As we wait for the barn to be finished, there is still much to do. The fencing guy got started on the paddocks. I am having an individual paddock for each horse. I chose high-tensile coated wire. I did a lot of research on this and talked to many people and friends about this fencing. Everyone who has it loves it and it’s very safe for the horses. Some of the paddocks will be connected so the top and third row of wire will be electrified. I chose this configuration of turn out because I believe it’s the most like a herd environment but still allows the safety of individual turn out. There will be gates connecting each paddock so that I can open them up to make bigger spaces if needed. This is a big job with a lot of details with how we configured the paddocks. We met with several different fencing companies to get quotes and to ask questions about how they install their fencing.
We chose Natural Concepts Landscaping and Fencing owned by Steve Windsor. Steve has been wonderful to work with. Even when we asked for some changes, he didn’t bat an eye and said he would get whatever we wanted. He has an attention to detail that we very much appreciate. I was pretty specific about the gates that I wanted (no-climb gates) and they were difficult to find due to a shortage of materials because of COVID-19, but he found them and drove to Pennsylvania to make sure that’s what we got. What we also like is that he stands behind his product and assured us that if we have a problem with the fencing in the future, he will be here to fix it. He does pond management as well and this is great becuse we will need some management for the bioretention ponds.
Speaking of the bioretention ponds, those should be starting soon. Hopefully I will be able to update you all on that in the next blog.
We were hoping to be moved in by July 1. Obviously that didn’t happen, but we are being patient as we want everything to be just right!
In the middle of all of this, I took six horses and students to Dressage at Lexington last weekend in Lexington, Virginia. I was feeling a bit overwhelmed but, hey, I like to think I do well under pressure! I got into the FEI ring again for the first time in something like 20 years. I know, I know. Crazy, right?! I rode my student, Ashley Ockels’ wonderful horse, Renoir, in the Prix St. Georges. I have never shown him before as he’s a fairly new horse in the barn, so why not jump right in at Prix St. Georges? Friday’s test had a lot of mistakes as I had nerves and overrode. We got a 60 percent even with several very costly mistakes. I learned a lot about how to ride him in the ring and Saturday’s test was much better. I made a few changes and didn’t override and I let him do his thing. I think he was saying “Hey lady, let me do my job!” We had a clean test and ended up in third place in a large and very competitive class with a 67 percent! I may or may not have shed a tear or two as we left the ring!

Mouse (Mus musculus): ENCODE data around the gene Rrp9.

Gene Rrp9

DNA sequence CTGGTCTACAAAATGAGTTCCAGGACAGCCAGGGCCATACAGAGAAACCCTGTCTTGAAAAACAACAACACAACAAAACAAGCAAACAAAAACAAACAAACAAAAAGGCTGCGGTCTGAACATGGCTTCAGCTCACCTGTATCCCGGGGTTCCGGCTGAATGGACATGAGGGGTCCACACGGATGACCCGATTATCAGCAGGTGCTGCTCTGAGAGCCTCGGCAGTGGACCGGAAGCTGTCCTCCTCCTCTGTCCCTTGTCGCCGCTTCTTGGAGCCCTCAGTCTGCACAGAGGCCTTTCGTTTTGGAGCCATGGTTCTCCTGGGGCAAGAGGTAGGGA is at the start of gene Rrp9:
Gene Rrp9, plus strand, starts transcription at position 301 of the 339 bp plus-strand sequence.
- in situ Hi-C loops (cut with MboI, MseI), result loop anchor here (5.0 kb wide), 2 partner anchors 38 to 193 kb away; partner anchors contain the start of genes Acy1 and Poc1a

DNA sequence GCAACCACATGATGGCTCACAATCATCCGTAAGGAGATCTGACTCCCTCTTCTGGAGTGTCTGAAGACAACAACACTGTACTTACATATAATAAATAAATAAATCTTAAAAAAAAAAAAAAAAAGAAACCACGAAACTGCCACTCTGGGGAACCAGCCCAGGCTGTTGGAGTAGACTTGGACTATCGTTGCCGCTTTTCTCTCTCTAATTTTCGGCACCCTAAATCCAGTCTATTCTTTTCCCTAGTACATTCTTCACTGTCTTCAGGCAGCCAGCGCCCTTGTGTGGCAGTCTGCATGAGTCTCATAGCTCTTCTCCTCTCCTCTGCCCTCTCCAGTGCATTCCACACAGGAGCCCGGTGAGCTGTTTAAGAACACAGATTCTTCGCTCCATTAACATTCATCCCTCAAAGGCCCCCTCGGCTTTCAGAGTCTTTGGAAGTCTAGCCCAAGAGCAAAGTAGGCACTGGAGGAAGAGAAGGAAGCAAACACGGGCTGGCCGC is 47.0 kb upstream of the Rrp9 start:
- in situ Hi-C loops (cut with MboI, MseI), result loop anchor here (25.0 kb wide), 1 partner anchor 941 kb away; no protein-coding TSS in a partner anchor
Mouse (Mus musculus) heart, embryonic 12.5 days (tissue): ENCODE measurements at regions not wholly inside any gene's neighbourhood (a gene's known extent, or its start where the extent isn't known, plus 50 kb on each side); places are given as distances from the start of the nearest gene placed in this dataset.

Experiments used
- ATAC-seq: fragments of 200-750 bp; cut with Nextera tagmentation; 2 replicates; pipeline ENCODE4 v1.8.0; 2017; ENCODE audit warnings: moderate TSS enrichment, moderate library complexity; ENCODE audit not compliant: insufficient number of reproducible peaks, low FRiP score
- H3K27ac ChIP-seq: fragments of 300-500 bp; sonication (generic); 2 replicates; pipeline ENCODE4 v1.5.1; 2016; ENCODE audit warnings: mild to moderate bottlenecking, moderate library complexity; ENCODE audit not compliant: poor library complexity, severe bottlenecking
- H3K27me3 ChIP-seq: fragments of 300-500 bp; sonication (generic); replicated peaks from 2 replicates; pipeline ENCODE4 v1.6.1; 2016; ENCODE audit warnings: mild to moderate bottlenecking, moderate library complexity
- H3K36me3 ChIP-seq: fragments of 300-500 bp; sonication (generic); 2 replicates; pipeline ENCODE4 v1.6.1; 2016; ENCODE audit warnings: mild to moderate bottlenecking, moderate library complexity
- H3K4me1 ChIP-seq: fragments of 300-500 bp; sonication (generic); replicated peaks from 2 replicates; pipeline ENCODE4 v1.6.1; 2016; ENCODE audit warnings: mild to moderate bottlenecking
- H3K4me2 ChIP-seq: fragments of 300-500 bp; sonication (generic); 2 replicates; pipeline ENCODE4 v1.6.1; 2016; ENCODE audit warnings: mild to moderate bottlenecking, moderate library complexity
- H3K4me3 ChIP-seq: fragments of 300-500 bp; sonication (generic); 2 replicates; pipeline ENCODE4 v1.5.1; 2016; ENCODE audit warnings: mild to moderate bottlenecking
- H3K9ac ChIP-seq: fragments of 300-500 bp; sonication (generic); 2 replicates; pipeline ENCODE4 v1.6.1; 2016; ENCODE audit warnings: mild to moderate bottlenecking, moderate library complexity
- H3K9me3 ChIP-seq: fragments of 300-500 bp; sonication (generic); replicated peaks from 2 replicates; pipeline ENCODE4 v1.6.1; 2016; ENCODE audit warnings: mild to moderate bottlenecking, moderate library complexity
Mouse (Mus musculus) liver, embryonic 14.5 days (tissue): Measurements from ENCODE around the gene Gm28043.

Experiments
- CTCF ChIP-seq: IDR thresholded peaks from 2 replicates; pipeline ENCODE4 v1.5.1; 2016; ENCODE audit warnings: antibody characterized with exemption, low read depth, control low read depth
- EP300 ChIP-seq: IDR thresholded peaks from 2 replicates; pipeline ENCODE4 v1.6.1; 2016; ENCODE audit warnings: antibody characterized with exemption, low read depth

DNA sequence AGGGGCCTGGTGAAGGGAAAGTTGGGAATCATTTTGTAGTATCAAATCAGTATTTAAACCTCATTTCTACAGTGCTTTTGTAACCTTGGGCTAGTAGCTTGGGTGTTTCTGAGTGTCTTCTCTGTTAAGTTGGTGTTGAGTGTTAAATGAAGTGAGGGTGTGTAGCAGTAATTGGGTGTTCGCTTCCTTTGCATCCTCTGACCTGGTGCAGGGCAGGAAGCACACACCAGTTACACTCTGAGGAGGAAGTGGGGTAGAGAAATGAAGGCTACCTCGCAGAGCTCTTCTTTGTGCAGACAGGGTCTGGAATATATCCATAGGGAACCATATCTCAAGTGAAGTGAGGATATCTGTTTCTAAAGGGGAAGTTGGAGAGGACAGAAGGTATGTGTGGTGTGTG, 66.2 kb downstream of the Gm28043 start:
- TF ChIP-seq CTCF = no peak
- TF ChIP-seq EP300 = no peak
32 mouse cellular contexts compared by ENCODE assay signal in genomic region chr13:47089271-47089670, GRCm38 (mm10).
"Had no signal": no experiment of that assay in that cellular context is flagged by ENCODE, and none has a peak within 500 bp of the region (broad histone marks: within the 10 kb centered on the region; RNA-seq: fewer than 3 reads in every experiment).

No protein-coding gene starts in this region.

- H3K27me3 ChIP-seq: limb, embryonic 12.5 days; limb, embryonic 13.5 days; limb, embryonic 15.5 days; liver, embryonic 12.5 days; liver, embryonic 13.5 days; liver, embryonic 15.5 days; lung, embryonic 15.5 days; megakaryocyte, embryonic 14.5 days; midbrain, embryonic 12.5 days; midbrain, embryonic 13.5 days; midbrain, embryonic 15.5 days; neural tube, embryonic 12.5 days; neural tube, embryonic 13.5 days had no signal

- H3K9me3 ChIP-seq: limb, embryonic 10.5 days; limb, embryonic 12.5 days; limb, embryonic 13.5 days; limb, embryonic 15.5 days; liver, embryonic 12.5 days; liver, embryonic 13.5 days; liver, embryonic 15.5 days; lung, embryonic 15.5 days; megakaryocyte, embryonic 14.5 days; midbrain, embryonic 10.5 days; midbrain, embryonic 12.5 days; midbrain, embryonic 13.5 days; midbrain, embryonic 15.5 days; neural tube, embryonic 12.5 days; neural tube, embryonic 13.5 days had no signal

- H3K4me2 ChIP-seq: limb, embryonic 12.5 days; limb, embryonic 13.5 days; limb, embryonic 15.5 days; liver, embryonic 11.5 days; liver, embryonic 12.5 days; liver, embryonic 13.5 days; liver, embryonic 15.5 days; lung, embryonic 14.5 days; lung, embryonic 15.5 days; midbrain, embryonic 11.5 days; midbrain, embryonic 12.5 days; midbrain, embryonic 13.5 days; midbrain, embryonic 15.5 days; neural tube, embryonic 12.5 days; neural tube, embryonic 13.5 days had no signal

I hope everyone has great rides until we talk again!
Stay tuned for stall fronts! We all know I’ve been waiting to see them!
DT Editor’s Note: Want to read more about building your own dressage facility? Check out the following books that have been selected by the DT Team:
Kelly McGinn is an FEI rider, trainer and coach. She has brought many horses and riders up through the levels and has enjoyed success in regional and national championships as well as year end awards. Kelly was also chosen to ride the Friesian stallion Lolke 372 in the opening ceremonies of the World Equestrian Games in 2010 in the famed 10 horse Friesian train. Kelly has trained with Scott Hassler since 1991 and she credits Scott for her teaching and training style as he has been a big influence in her education. Kelly has also had the opportunity to ride with many well known clinicians including Steffen Peters, Michael Klimke and Debbie McDonald. Kelly also participated in the Young Dressage Trainers Symposium for 9 years where she developed a love for the process of training young horses. She runs a small teaching and training business in Easton, Maryland, where she has a variety of different horses in training and believes that every horse can benefit from good dressage training regardless of the breed.